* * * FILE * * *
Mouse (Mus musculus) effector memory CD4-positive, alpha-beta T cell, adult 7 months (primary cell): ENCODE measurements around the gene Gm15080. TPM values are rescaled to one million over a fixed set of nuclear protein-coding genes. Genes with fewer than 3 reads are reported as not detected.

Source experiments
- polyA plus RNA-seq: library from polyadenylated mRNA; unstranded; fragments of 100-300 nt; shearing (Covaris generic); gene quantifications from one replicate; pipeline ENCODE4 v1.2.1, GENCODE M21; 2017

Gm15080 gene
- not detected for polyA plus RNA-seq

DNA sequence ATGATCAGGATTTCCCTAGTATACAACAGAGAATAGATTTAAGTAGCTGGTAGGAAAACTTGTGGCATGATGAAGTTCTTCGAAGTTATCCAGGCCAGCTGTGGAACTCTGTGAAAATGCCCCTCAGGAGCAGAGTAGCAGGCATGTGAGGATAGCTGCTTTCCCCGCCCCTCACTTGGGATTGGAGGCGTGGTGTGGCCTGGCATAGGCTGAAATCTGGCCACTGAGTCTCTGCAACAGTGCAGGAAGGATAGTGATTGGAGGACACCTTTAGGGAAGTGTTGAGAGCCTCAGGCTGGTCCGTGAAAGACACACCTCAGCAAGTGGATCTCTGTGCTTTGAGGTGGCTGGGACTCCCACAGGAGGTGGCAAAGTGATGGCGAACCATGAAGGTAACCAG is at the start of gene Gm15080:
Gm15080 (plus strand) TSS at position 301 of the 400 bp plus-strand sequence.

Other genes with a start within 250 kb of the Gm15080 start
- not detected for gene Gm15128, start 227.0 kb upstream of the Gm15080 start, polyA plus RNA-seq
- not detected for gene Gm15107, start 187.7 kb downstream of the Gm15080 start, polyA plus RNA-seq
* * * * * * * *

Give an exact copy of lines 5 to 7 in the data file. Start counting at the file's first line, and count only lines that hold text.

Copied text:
- not detected for polyA plus RNA-seq

DNA sequence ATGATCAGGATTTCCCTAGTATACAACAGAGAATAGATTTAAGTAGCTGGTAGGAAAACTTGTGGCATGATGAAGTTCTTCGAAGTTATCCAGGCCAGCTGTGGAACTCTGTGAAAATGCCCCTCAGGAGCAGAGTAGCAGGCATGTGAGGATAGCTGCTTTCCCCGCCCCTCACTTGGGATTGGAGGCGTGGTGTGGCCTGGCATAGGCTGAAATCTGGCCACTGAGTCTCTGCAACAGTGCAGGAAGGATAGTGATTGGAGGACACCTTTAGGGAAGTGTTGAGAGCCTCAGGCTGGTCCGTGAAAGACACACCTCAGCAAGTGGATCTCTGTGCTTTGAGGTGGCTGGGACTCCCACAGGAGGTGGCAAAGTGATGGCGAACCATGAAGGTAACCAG is at the start of gene Gm15080:
Gm15080 (plus strand) TSS at position 301 of the 400 bp plus-strand sequence.